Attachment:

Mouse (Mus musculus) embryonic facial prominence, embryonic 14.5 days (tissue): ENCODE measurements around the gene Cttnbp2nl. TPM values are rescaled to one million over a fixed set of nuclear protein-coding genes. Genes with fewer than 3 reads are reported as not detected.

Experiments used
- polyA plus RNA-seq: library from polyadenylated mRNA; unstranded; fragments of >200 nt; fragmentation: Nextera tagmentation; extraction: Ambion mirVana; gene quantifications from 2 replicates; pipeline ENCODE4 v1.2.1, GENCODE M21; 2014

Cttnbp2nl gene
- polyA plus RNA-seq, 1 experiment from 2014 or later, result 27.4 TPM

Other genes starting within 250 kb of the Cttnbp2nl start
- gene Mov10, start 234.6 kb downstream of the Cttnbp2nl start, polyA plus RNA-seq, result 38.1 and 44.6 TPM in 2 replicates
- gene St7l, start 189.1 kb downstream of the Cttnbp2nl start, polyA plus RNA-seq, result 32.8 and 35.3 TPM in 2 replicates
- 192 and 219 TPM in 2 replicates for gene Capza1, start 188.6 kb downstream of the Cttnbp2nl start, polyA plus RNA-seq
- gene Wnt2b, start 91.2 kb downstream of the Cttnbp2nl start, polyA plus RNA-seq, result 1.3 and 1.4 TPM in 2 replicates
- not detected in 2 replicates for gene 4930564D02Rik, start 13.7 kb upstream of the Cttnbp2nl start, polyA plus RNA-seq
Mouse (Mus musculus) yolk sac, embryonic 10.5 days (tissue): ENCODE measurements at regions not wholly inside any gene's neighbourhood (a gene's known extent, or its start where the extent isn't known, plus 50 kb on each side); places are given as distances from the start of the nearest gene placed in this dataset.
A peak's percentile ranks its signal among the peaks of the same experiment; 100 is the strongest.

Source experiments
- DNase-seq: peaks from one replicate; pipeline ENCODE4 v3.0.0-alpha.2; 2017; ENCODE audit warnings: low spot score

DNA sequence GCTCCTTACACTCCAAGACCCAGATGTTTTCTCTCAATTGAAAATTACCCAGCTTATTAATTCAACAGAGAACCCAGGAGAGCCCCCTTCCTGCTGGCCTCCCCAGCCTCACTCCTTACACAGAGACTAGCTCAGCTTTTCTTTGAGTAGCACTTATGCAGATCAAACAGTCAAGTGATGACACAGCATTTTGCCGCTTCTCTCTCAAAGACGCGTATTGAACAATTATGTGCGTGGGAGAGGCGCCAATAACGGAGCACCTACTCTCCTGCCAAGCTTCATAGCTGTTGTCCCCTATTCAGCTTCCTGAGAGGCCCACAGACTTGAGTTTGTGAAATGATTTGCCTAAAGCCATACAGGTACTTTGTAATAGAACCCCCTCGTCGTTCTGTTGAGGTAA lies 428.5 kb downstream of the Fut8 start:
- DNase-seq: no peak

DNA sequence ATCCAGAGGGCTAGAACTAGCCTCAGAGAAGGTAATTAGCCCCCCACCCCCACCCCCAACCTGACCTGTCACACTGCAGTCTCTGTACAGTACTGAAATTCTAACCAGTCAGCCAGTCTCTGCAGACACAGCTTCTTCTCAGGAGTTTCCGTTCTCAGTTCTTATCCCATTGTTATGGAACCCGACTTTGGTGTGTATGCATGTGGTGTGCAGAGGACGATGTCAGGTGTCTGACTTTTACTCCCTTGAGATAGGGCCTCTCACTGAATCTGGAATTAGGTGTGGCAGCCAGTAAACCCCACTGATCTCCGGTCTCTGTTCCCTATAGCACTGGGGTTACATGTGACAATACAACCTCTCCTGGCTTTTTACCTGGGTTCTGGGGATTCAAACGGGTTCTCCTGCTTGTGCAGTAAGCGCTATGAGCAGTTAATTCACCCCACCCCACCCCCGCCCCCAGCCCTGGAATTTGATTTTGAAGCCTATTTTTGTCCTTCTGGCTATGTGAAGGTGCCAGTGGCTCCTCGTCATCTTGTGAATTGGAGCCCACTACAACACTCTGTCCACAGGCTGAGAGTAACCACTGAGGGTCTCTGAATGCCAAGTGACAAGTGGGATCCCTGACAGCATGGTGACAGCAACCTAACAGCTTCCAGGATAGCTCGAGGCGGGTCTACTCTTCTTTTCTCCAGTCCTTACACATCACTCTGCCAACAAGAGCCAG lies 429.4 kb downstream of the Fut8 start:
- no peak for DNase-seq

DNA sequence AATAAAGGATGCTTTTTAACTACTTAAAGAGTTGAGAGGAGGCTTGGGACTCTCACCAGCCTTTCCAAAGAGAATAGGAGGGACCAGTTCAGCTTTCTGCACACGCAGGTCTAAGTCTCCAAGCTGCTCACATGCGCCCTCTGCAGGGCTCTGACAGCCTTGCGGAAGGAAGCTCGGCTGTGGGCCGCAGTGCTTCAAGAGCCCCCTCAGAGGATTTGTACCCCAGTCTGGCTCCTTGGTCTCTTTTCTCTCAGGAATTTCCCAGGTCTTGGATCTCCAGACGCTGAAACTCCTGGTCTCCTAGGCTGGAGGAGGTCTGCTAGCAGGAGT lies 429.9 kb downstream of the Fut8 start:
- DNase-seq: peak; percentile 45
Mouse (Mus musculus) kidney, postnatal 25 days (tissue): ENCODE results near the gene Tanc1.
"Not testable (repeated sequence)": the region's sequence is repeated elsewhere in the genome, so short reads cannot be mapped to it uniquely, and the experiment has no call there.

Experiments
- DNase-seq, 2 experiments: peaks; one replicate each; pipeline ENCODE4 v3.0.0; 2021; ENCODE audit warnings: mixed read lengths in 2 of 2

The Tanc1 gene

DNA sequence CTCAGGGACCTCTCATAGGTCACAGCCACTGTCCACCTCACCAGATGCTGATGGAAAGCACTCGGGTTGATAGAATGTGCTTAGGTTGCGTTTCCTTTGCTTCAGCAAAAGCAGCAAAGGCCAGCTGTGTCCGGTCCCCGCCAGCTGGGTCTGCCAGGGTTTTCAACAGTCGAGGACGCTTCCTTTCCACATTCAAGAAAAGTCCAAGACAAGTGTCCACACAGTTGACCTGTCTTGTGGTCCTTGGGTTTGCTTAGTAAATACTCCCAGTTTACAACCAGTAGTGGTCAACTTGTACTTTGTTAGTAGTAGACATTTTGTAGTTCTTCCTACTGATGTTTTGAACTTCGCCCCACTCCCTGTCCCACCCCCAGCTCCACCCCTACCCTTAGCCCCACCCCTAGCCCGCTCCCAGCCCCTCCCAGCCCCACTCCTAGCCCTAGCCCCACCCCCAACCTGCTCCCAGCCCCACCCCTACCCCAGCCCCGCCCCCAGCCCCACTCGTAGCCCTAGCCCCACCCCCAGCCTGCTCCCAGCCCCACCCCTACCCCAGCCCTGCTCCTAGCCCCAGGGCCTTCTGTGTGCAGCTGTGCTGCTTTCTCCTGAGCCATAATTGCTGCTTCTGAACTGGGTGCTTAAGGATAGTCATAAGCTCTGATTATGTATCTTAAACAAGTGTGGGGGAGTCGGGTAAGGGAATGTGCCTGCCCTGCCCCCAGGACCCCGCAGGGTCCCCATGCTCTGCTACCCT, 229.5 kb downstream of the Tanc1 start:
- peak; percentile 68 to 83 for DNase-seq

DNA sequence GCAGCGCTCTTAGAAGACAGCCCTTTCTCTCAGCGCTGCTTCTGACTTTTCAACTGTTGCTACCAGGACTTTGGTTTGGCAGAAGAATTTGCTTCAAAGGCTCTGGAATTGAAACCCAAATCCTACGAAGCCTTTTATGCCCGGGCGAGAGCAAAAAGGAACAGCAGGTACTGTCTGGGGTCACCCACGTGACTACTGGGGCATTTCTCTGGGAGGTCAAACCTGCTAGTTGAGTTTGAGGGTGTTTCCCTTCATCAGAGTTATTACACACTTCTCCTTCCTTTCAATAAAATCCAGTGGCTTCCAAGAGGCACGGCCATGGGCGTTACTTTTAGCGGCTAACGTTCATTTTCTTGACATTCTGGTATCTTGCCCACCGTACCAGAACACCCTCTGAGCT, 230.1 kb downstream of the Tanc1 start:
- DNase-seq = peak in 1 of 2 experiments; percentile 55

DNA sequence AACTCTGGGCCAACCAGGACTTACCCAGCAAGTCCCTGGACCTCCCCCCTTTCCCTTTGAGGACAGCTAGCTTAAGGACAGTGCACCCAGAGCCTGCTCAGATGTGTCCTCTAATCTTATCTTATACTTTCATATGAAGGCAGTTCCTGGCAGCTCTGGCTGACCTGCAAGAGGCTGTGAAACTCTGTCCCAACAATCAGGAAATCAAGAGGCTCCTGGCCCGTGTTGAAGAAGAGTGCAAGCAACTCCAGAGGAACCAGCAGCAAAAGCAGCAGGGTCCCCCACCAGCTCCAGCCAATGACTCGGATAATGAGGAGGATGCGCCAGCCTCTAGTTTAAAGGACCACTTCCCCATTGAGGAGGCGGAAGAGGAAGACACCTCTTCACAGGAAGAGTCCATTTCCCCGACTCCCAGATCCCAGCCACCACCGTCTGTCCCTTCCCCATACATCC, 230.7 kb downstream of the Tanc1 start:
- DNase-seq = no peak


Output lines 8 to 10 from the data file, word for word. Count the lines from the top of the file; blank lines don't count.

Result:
- gene St7l, start 189.1 kb downstream of the Cttnbp2nl start, polyA plus RNA-seq, result 32.8 and 35.3 TPM in 2 replicates
- 192 and 219 TPM in 2 replicates for gene Capza1, start 188.6 kb downstream of the Cttnbp2nl start, polyA plus RNA-seq
- gene Wnt2b, start 91.2 kb downstream of the Cttnbp2nl start, polyA plus RNA-seq, result 1.3 and 1.4 TPM in 2 replicates